A full stack can allow you to run at lower volume than a half-stack.

 

'What??' you say, knowing that every teen you ever met with a full stack loved cranking the thing to eleven....

 

Here's how it works. A half stack sitting on the ground blows most of its sound past your knees and thighs. Your ears are thirty inches or more above that! So you're up onstage - you turn up to where you can hear your guitar in balance with the rest of the band. Your audience, meanwhile, are getting it full blast in the face - all they can hear is the guitar.

 

Put another cabinet up on top of the first, and that changes! Suddenly you can hear yourself at the same volume everyone else is hearing, while still getting that oomph from floor coupling that so nicely enhances your tone. So you can turn down a bit.

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That's what slant cabs help for... and stage monitors. We almost NEVER rely on cabs on stage for monitoring. But I see your point about the top cab being in your face, and if that is what you need then go for it...

 

The average guitarist probably wouldn't give you this answer though :) More like something saying "Its HEAVIER! or ITS FULLER or ITS MORE POWERFUL!"

 

Also notice I said full stack or WALLS of cabs... more emphasis on the walls of cabs not plugged in. Its a stage show thing :)

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I think two is the bare minimum I'd want on a gig. As others have said, I like to play piano and electric piano sounds on a weighted keyboard, while I prefer a semi-weighted keyboard for organ and synth tones.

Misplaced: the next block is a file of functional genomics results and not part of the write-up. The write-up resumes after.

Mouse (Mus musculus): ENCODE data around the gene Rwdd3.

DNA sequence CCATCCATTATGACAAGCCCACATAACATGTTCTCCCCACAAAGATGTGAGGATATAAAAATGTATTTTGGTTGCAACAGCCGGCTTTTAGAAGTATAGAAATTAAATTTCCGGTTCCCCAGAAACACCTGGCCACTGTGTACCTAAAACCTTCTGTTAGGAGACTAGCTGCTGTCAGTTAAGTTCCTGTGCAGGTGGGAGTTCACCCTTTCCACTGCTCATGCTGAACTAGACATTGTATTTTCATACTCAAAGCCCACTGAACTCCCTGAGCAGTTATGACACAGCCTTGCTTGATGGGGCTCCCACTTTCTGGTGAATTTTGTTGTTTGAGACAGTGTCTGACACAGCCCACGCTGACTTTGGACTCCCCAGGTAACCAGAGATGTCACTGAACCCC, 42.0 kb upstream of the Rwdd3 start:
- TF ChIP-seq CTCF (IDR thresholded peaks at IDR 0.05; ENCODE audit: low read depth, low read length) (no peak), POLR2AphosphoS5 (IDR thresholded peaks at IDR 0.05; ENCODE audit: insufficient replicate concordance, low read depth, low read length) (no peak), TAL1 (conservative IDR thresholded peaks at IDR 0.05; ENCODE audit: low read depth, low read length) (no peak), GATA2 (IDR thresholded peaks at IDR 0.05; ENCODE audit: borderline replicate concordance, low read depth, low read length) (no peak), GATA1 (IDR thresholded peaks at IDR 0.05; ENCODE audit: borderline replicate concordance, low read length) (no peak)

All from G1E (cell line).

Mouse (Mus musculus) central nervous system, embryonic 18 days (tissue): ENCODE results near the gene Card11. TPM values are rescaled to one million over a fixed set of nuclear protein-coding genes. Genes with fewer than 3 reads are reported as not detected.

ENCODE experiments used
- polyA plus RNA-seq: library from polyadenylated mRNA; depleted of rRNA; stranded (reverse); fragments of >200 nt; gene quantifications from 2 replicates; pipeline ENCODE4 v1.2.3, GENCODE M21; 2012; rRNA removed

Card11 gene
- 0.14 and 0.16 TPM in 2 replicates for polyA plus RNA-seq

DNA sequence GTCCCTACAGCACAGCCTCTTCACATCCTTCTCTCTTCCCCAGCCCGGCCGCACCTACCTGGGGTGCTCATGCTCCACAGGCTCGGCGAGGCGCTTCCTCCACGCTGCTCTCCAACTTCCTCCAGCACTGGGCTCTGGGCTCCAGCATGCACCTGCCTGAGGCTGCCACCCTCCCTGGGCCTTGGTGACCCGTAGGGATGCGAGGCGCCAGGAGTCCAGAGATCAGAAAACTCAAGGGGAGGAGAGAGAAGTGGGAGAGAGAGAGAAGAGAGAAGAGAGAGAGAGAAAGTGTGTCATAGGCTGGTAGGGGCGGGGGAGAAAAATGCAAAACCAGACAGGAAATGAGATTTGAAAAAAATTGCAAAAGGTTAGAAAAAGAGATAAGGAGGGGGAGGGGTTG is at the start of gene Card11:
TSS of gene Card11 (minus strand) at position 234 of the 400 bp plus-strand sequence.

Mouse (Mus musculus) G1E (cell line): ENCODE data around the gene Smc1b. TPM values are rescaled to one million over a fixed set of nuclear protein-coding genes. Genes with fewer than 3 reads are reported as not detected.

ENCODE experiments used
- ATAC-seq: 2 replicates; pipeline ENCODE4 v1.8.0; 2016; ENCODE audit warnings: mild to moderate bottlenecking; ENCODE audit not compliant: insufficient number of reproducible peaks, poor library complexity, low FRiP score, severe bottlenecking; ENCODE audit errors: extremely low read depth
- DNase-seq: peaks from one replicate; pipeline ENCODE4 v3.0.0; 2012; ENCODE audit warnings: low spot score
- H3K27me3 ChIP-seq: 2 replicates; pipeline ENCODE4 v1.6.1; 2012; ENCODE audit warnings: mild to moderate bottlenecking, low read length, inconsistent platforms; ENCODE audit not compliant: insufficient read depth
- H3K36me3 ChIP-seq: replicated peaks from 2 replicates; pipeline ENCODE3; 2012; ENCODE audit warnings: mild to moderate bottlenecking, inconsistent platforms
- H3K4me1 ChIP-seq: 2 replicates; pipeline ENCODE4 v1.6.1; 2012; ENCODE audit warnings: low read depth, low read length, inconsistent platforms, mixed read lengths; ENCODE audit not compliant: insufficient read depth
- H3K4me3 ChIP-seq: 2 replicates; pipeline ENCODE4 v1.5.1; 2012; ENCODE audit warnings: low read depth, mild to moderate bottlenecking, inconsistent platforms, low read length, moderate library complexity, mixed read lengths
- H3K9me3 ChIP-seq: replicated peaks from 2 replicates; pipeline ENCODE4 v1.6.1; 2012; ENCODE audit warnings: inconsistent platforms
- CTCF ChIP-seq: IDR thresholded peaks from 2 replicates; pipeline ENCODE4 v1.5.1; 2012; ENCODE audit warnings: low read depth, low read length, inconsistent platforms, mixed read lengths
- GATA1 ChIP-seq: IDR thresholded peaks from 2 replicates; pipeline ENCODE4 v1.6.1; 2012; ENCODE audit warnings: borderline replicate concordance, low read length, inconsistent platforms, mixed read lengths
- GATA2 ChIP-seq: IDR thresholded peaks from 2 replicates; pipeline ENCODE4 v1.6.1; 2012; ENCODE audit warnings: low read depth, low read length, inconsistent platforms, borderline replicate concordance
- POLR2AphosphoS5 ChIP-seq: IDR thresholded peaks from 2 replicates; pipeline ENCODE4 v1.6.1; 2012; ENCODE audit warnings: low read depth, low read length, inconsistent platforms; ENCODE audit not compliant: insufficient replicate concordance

Also... If one of the two keyboards goes tits up before/during a gig, you still have the other one to finish out the night. If you only have one, the gig's over for you.

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Boy, that's a great point.... I always bring a backup instrument to a gig.

 

Originally posted by wineandkeyz

Also... If one of the two keyboards goes tits up before/during a gig, you still have the other one to finish out the night. If you only have one, the gig's over for you.

 

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For me, it rarely happens that a keyboard breaks down at a gig. That's why I prefer not to endure the extra strain of hauling a backup board with me to gigs. Most of my gigs are here in town, so if God-forbid one of my boards go down, I can just run home and grab another and have it all set up by the next set. Besides, I usually gig with two boards. If one breaks down, I just play with the other one. Usually, it's the patch cables that malfunction the most, that's why I make a point of having an extra set handy.

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Extremely useful to have two keyboards. Often plays on both at same time. You cant ever get the seperately played voices with just one synth in same way. Maybe doing low bass pads on one and bass synth on another synth. Layering will never give you the same flexibility for what voice and notes you play on each seperate brd. Even if playing lead and fills on one synth and other full keyboard stuff on the other with diff voices, it will allways be far more flexible with two brds. Its all about playing two independant keyboards together in ways you can never do with splitting or layering just one brd. Hell, may have splits and layers on both brds and still playing both. If I want to do such and so on one brd and such and such on another, it takes two, one wont cut it. Master keyboard cant accomplish that. It requires two independant brds your playing by hand with your fingers (not midi) simultanelosly.